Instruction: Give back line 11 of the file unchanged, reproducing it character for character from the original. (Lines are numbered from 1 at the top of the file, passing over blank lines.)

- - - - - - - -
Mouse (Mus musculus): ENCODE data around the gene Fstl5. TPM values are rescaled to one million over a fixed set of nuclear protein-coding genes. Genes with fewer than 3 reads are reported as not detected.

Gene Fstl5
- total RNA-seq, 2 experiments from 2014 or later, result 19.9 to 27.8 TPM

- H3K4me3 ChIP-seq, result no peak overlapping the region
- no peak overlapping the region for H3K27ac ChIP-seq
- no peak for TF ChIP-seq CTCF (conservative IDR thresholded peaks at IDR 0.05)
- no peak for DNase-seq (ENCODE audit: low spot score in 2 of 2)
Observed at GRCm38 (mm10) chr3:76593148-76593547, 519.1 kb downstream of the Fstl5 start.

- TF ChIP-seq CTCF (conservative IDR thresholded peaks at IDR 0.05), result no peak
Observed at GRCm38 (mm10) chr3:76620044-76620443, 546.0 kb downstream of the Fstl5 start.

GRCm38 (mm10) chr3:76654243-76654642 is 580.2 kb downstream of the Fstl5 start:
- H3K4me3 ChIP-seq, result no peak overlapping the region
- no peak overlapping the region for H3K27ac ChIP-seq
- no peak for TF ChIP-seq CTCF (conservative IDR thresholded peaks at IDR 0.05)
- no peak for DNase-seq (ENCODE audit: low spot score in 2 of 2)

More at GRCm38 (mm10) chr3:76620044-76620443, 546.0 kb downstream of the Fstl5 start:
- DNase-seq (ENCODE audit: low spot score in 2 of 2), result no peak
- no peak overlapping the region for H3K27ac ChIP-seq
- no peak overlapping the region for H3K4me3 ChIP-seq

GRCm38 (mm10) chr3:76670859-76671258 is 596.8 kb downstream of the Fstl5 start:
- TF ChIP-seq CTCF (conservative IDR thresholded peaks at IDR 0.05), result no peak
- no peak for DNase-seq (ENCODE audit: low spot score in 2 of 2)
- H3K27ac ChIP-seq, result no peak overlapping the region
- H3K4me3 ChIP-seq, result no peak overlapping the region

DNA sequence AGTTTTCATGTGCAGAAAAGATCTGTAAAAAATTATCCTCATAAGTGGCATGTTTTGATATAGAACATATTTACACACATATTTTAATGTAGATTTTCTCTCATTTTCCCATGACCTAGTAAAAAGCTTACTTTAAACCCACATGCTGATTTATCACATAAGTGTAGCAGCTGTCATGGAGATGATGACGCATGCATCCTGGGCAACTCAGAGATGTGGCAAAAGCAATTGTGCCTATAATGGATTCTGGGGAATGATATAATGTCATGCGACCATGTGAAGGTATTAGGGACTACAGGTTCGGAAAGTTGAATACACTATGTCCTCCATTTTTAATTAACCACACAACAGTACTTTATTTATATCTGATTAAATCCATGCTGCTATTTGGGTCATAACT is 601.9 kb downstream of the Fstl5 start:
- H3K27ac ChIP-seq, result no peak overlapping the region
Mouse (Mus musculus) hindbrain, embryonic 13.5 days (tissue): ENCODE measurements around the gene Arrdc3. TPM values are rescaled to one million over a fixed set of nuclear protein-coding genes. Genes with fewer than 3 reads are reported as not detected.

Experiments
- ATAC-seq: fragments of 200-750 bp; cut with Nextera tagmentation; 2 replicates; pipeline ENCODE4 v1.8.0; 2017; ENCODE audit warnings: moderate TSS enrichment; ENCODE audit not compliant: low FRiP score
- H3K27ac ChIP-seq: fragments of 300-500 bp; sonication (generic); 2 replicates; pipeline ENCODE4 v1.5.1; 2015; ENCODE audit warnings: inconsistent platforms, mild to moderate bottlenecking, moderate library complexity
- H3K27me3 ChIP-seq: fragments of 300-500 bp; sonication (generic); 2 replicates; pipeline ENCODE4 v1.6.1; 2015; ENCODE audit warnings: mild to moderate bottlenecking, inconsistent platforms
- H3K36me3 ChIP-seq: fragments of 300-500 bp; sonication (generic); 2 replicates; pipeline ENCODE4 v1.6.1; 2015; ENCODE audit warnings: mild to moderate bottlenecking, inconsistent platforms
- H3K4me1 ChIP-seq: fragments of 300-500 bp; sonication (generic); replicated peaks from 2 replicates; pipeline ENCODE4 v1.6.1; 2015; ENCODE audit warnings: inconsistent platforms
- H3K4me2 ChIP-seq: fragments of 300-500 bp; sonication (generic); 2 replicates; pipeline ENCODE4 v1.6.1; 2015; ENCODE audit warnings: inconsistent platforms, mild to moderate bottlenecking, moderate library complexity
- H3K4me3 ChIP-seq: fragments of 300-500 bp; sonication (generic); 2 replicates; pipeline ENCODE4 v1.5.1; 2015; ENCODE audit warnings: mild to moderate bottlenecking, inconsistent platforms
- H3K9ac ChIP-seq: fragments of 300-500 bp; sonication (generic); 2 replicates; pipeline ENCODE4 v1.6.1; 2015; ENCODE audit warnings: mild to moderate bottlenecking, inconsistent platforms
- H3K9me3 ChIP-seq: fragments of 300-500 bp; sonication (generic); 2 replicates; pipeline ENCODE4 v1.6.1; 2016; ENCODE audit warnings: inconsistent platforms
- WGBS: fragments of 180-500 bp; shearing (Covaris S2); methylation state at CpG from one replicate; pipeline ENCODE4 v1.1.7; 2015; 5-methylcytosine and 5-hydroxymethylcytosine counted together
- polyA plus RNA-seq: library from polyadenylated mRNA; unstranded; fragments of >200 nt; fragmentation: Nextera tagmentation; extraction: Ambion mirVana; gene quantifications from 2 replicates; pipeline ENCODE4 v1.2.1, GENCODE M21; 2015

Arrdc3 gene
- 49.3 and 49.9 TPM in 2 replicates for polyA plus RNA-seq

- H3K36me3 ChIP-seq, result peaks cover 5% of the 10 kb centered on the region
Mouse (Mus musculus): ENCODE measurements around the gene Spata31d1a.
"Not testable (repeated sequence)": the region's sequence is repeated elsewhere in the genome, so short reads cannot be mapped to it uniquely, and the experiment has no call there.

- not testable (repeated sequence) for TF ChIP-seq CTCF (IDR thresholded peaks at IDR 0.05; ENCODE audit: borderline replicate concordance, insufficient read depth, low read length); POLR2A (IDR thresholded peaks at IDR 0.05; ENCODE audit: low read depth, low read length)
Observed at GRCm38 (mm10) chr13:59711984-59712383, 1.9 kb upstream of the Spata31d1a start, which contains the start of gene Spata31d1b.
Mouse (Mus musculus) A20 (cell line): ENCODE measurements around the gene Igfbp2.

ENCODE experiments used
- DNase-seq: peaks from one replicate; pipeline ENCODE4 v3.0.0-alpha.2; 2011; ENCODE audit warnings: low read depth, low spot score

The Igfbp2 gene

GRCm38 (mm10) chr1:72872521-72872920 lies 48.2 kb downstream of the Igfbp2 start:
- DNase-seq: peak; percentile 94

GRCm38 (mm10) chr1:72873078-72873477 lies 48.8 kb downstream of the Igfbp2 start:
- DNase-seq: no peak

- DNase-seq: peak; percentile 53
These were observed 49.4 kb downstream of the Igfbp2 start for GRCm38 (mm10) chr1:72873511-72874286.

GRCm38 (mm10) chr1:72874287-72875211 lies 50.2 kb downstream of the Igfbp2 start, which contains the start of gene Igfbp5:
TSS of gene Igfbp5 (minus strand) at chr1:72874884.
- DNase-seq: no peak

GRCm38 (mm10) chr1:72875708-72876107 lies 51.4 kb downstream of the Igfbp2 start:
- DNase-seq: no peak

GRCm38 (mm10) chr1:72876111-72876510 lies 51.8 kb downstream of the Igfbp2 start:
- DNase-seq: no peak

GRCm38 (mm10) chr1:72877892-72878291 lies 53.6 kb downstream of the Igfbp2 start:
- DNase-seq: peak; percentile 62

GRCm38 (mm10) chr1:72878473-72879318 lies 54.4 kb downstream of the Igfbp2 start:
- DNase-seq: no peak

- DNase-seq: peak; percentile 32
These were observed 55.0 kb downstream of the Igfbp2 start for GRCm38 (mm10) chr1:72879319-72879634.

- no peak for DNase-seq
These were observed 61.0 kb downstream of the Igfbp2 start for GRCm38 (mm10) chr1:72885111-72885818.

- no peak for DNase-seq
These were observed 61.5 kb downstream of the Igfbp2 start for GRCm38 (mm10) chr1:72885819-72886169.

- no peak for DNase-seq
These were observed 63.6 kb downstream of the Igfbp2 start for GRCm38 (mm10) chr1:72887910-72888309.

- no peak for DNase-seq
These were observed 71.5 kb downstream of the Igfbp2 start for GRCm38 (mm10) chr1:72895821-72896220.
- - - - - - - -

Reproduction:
GRCm38 (mm10) chr3:76654243-76654642 is 580.2 kb downstream of the Fstl5 start: